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First solar cell made of highly ordered molecular frameworks

Researchers have developed a material suited for photovoltaics. For the first time, a functioning organic solar cell consisting of a single component has been produced on the basis of metal-organic framework compounds (MOFs). The material is highly elastic and might also be used for the flexible coating of clothes and deformable components.

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New methane bioreactor produces environmentally friendly energy, mitigates climate change

A new methane bioreactor boosts environmentally friendly energy to the markets. The reactor stores renewable energy and produces synthetic biomethane with good efficiency. The new technology can help in achieving a carbon-neutral society, developers report.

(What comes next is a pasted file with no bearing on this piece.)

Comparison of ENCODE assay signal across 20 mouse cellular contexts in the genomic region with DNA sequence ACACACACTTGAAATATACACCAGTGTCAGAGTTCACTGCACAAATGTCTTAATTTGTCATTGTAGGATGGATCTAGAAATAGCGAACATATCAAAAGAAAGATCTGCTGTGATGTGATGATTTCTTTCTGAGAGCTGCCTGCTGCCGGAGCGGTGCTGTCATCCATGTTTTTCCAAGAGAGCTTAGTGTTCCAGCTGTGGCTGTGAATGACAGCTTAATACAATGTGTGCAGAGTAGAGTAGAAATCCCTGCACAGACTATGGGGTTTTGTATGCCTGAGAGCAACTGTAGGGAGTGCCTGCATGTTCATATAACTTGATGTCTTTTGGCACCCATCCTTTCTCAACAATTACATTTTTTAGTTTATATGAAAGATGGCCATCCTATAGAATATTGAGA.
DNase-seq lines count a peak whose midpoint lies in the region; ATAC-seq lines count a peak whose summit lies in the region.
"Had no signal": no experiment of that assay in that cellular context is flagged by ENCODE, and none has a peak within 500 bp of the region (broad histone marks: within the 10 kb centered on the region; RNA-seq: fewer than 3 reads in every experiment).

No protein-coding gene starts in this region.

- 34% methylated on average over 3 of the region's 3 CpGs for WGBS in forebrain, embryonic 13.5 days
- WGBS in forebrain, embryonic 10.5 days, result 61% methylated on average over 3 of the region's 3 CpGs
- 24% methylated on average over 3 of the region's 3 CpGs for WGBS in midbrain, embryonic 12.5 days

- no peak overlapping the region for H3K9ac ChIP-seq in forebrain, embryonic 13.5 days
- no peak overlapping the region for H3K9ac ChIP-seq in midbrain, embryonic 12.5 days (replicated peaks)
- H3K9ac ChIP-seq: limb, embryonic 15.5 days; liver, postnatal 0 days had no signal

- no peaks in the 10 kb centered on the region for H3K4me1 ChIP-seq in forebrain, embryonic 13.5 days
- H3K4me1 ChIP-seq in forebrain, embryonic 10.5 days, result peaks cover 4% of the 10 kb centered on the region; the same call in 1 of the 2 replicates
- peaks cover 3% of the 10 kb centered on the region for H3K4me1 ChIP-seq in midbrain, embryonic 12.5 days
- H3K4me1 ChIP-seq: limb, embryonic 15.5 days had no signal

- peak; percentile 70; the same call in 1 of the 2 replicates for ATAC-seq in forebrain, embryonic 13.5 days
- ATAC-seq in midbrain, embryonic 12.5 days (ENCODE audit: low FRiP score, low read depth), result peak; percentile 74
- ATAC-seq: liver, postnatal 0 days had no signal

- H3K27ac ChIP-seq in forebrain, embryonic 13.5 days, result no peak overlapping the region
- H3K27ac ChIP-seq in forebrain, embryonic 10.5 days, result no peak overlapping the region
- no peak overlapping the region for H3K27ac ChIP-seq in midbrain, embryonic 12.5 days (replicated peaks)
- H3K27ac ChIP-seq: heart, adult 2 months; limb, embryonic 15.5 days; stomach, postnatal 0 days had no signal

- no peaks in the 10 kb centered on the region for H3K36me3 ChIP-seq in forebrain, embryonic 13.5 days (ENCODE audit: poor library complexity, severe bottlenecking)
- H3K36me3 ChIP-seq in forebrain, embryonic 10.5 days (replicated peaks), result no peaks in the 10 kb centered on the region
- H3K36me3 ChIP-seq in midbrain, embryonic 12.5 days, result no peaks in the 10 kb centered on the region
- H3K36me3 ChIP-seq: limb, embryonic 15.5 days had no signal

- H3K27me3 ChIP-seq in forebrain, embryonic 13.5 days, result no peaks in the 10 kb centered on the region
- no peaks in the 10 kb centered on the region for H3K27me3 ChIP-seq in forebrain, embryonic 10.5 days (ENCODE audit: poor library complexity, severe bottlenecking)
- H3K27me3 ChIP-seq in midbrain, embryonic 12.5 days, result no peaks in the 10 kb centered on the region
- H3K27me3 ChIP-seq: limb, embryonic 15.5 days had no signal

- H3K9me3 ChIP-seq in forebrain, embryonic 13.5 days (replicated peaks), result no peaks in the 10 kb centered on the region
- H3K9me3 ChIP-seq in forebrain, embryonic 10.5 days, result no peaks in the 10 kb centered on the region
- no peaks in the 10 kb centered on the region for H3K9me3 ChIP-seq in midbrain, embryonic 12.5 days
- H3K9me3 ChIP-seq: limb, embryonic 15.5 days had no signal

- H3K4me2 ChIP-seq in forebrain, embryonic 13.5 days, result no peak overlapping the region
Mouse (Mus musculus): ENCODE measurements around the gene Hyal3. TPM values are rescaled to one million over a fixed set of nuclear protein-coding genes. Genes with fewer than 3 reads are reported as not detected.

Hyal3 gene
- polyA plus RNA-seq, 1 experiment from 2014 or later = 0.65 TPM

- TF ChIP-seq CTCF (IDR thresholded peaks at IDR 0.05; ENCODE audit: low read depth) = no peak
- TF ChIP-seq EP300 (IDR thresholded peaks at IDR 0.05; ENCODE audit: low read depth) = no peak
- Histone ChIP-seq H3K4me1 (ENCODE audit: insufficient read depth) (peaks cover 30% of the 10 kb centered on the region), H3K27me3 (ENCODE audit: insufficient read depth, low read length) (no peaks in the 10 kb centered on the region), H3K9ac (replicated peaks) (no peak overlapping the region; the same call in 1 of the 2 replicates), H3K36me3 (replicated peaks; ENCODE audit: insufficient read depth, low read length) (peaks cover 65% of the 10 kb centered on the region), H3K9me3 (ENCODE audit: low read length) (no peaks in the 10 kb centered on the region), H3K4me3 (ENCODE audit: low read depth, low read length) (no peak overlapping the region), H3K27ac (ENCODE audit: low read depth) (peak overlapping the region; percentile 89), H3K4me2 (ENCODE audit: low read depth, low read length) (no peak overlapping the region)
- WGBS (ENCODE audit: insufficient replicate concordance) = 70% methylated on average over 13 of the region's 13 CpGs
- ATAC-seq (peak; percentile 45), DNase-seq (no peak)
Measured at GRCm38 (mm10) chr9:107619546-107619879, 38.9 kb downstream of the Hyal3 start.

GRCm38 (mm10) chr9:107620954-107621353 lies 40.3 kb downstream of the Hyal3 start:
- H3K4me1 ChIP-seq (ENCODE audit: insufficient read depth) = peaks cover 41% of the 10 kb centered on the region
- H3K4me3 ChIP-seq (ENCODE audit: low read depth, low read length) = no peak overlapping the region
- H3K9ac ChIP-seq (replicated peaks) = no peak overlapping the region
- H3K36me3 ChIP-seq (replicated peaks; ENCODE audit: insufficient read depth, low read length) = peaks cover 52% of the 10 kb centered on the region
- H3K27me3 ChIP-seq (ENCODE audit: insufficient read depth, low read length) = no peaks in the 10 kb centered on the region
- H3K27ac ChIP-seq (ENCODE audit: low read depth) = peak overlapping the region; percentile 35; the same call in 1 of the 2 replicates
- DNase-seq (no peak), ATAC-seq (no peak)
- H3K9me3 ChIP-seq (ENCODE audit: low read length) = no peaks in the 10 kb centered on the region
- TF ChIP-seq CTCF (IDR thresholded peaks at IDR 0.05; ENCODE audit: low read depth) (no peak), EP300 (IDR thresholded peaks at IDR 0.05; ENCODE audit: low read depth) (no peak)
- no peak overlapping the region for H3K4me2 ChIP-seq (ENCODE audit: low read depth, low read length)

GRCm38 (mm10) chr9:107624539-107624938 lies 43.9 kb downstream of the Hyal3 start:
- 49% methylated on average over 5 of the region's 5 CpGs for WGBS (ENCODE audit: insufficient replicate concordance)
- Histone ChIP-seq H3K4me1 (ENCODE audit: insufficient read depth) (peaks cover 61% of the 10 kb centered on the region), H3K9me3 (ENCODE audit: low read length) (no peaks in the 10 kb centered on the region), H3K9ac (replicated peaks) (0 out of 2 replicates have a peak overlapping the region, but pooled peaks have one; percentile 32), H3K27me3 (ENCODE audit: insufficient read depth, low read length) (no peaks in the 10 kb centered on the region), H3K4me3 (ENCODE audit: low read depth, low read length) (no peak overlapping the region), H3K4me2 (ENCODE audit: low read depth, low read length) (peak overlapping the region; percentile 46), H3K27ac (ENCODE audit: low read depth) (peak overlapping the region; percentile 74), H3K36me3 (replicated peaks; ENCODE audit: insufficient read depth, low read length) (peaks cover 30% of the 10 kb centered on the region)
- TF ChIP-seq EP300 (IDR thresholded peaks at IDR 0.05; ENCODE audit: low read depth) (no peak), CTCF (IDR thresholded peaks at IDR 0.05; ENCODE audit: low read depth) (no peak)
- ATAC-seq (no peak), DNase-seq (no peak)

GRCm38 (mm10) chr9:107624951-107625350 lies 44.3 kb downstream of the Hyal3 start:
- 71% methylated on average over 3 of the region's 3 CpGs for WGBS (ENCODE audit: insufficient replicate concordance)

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Thursday, June 18, 2015

Simplifying recycling of rare-earth magnets

Researchers have now pioneered a process that could enable the efficient recycling of two rare-earth metals, neodymium and dysprosium. These elements comprise the small, powerful magnets that are found in many high-tech devices. In contrast to the massive and energy-intensive industrial process currently used to separate rare earths, the new method works nearly instantaneously at room temperature and uses standard laboratory equipment.